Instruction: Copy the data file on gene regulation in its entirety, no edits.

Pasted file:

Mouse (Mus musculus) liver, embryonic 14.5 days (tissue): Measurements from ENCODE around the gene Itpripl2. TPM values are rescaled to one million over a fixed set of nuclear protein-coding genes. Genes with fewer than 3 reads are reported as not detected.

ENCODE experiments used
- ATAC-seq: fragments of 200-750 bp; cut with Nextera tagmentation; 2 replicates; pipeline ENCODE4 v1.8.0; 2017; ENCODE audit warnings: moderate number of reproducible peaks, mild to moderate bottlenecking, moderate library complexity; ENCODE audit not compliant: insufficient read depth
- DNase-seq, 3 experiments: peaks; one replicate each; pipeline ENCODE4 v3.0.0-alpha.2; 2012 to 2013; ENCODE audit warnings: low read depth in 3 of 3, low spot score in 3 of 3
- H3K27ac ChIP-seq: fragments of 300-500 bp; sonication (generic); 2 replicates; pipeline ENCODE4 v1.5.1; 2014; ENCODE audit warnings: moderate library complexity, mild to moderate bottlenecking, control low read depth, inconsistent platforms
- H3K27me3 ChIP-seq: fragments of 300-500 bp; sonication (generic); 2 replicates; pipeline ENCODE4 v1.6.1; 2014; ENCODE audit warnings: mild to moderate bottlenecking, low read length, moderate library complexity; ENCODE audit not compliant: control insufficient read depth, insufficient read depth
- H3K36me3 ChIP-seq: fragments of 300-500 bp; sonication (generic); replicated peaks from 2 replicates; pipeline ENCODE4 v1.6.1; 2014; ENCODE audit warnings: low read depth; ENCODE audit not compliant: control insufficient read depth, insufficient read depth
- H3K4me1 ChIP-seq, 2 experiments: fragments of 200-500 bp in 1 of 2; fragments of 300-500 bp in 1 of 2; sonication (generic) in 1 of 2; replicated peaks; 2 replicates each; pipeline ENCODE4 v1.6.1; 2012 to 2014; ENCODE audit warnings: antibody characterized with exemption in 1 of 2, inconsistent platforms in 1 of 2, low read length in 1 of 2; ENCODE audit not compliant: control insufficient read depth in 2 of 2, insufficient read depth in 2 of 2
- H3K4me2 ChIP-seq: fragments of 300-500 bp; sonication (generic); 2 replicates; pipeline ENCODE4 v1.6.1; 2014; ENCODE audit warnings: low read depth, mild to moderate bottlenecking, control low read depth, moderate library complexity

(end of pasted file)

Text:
Mouse (Mus musculus) liver, embryonic 14.5 days (tissue): Measurements from ENCODE around the gene Itpripl2. TPM values are rescaled to one million over a fixed set of nuclear protein-coding genes. Genes with fewer than 3 reads are reported as not detected.

ENCODE experiments used
- ATAC-seq: fragments of 200-750 bp; cut with Nextera tagmentation; 2 replicates; pipeline ENCODE4 v1.8.0; 2017; ENCODE audit warnings: moderate number of reproducible peaks, mild to moderate bottlenecking, moderate library complexity; ENCODE audit not compliant: insufficient read depth
- DNase-seq, 3 experiments: peaks; one replicate each; pipeline ENCODE4 v3.0.0-alpha.2; 2012 to 2013; ENCODE audit warnings: low read depth in 3 of 3, low spot score in 3 of 3
- H3K27ac ChIP-seq: fragments of 300-500 bp; sonication (generic); 2 replicates; pipeline ENCODE4 v1.5.1; 2014; ENCODE audit warnings: moderate library complexity, mild to moderate bottlenecking, control low read depth, inconsistent platforms
- H3K27me3 ChIP-seq: fragments of 300-500 bp; sonication (generic); 2 replicates; pipeline ENCODE4 v1.6.1; 2014; ENCODE audit warnings: mild to moderate bottlenecking, low read length, moderate library complexity; ENCODE audit not compliant: control insufficient read depth, insufficient read depth
- H3K36me3 ChIP-seq: fragments of 300-500 bp; sonication (generic); replicated peaks from 2 replicates; pipeline ENCODE4 v1.6.1; 2014; ENCODE audit warnings: low read depth; ENCODE audit not compliant: control insufficient read depth, insufficient read depth
- H3K4me1 ChIP-seq, 2 experiments: fragments of 200-500 bp in 1 of 2; fragments of 300-500 bp in 1 of 2; sonication (generic) in 1 of 2; replicated peaks; 2 replicates each; pipeline ENCODE4 v1.6.1; 2012 to 2014; ENCODE audit warnings: antibody characterized with exemption in 1 of 2, inconsistent platforms in 1 of 2, low read length in 1 of 2; ENCODE audit not compliant: control insufficient read depth in 2 of 2, insufficient read depth in 2 of 2
- H3K4me2 ChIP-seq: fragments of 300-500 bp; sonication (generic); 2 replicates; pipeline ENCODE4 v1.6.1; 2014; ENCODE audit warnings: low read depth, mild to moderate bottlenecking, control low read depth, moderate library complexity